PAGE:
Sunday, September 25, 2016
How To Raise a Wild Child: The Art and Science of Falling in Love with Nature, by Scott D. Sampson. Houghton Mifflin Harcourt, Raincoast. 2015. $22.95
Now is the perfect time to get started on creating a wild child! There is so much for children to see outside as summer turns to fall, and Dr. Scott Sampson makes a compelling case for the importance of kids making a connection to the nature that is part of their world.
Using research studies to show the benefits that we all get from being in nature (less stress, better immunity, and improved concentration), he walks his audience through three themes to being more aware of our natural settings which will, in turn, encourage all of us to be more likely to protect these places: experience, mentoring and understanding.
We all need to be outdoors more often, taking part in hands-on activities that have more beneficial results than learning on screen. These jaunts don't need to be mind-blowing. Many can take place in backyards and parks. As a mentor to our children and their children, we need to show a genuine interest in learning alongside them: "Being an effective mentor means becoming a co-conspirator, a fellow explorer, a chaser of clues.” Finally, we can show we value understanding by helping them see how everything connects in the natural world, and that they are a part of it. He doesn't want to completely ignore the benefits of technology, suggesting apps for using GPS in treasure hunts, watching the birds in the area, and identifying plants as nature walks are taken.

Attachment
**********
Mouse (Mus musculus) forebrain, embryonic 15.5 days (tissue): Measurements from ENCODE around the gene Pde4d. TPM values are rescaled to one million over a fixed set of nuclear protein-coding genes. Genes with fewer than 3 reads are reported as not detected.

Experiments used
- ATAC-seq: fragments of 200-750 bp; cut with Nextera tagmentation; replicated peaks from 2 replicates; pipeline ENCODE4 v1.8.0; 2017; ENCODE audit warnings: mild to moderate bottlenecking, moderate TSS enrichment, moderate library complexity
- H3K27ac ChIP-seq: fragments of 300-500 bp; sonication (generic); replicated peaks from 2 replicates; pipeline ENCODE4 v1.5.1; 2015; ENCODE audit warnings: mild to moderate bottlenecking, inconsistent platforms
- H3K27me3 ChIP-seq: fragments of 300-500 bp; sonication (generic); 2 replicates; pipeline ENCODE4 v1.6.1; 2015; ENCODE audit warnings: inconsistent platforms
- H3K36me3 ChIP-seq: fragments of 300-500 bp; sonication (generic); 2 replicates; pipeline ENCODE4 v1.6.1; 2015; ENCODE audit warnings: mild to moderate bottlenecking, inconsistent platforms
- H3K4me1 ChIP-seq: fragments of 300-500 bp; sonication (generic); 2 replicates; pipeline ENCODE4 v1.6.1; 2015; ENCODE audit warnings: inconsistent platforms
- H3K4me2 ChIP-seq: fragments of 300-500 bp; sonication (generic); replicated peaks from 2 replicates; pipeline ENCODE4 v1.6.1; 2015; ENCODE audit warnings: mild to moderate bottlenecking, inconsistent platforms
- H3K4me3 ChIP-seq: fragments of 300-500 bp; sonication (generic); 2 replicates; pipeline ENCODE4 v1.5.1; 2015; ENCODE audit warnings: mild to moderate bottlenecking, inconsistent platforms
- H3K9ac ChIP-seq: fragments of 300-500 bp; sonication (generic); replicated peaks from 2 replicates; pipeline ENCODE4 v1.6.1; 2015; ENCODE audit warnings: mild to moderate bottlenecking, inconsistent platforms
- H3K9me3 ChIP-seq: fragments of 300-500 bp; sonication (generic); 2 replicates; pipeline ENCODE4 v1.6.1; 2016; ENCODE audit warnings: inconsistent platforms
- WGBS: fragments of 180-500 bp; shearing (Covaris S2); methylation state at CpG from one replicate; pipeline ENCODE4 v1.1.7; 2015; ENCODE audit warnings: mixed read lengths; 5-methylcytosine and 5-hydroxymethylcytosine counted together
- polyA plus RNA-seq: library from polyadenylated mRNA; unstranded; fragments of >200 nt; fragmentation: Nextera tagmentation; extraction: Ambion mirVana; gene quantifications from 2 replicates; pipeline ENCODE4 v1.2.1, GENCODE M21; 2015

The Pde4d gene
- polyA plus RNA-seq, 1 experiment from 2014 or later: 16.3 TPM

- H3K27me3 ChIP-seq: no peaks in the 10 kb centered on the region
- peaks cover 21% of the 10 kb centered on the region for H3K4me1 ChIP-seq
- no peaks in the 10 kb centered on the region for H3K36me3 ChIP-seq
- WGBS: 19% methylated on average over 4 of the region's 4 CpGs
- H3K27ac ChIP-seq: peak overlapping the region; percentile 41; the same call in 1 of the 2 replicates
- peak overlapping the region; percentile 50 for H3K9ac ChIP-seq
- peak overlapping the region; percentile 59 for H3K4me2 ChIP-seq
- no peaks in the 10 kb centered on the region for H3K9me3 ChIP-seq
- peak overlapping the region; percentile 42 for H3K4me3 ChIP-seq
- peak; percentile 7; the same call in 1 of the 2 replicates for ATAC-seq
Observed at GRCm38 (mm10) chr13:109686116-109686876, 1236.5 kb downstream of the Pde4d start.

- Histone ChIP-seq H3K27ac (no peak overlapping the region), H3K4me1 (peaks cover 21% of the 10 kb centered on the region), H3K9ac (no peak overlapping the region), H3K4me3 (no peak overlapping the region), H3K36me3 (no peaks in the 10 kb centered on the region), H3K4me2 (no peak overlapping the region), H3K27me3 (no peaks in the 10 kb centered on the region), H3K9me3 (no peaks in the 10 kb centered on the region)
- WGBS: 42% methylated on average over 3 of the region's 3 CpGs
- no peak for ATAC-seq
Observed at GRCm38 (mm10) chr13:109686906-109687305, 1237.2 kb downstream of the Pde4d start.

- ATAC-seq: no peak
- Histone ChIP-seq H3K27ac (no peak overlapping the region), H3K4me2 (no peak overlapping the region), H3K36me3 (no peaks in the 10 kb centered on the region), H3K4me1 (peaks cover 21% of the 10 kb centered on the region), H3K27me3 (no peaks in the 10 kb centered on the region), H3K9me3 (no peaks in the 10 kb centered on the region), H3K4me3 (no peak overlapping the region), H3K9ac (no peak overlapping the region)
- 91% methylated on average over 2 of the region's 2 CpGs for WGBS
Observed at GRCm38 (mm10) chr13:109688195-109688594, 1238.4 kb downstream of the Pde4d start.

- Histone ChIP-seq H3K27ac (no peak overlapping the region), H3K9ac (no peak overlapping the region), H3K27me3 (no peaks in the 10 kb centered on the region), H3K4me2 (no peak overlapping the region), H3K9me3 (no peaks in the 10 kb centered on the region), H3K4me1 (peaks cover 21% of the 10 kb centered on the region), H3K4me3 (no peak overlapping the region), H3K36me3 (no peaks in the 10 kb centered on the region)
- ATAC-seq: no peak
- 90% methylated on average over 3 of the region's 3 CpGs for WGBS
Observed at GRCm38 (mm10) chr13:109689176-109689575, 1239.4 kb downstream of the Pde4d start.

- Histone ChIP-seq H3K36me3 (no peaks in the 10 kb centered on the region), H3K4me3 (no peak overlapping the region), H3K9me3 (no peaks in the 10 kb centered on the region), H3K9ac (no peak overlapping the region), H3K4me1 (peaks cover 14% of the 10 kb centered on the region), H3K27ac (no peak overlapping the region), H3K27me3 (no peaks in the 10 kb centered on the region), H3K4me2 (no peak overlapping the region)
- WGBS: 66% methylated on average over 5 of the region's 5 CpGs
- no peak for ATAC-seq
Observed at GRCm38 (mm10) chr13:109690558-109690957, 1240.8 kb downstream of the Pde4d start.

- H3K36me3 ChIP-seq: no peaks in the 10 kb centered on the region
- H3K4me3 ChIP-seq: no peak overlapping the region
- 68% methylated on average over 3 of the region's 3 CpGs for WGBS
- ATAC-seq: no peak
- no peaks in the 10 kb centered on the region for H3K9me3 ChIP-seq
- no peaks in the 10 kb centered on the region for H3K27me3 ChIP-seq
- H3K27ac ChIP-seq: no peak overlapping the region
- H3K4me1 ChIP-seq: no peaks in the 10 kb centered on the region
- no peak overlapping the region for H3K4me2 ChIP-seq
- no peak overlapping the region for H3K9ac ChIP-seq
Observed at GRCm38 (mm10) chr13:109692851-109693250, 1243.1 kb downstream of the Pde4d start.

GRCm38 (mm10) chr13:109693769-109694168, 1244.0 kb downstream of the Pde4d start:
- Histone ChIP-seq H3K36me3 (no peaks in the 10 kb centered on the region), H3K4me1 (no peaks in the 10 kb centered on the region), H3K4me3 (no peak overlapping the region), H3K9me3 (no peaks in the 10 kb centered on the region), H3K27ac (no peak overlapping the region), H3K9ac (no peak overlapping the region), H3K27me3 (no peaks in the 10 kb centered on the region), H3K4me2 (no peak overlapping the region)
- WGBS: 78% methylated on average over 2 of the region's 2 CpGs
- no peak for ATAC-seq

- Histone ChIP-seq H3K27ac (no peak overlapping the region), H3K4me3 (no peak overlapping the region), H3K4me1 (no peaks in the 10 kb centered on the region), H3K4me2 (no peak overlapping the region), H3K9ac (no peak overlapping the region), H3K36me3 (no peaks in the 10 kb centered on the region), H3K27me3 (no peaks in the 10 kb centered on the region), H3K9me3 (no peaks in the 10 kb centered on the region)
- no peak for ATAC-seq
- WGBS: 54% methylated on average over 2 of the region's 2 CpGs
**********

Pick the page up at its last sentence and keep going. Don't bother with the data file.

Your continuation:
If we want our kids to be involved, we need to be there with them. Most of Scott Sampson's writing for this book is devoted to practical suggestions and advice to parents and communities to “Get outside, get into nature, and make your own discoveries!” We can all be mentors, by acting as 'teacher questioner, and trickster'. We need to remember that: “When a child asks a question and you know the answer, it’s natural to want to share it. Providing the answer makes us feel good and we presume that kids really want to know. But this inclination can lead us astray. Often times, our response ends the interaction by cutting off curiosity. Counterintuitively, children are often looking for our engagement more than our answers, hoping that the focus of their attention will become ours too.”
Each of the ideas for connecting with nature are practical and real. They are also simple and easily applied. One of my favorites is the suggestion to have kids start 'sit spotting':
"Sit spot allows you to get to know one little place in intimate detail. What kids of plants and animals live here? When are you most likely to see and hear the various critters? How does this place change over the course of the day, and through the seasons? Eventually, your sit spot becomes an intimate friend you look forward to being with. And that friend has potential to be your greatest mentor in deepening nature connection. Guided by your sit spot, you'll develop a quiet mind and learn how to open your senses, both critical to being an adept mentor."
It takes concentrated effort and a concern for the well-being of each one of us: most of all, our children. Our kids will be interested if we are. That's a pretty compelling argument, isn't it?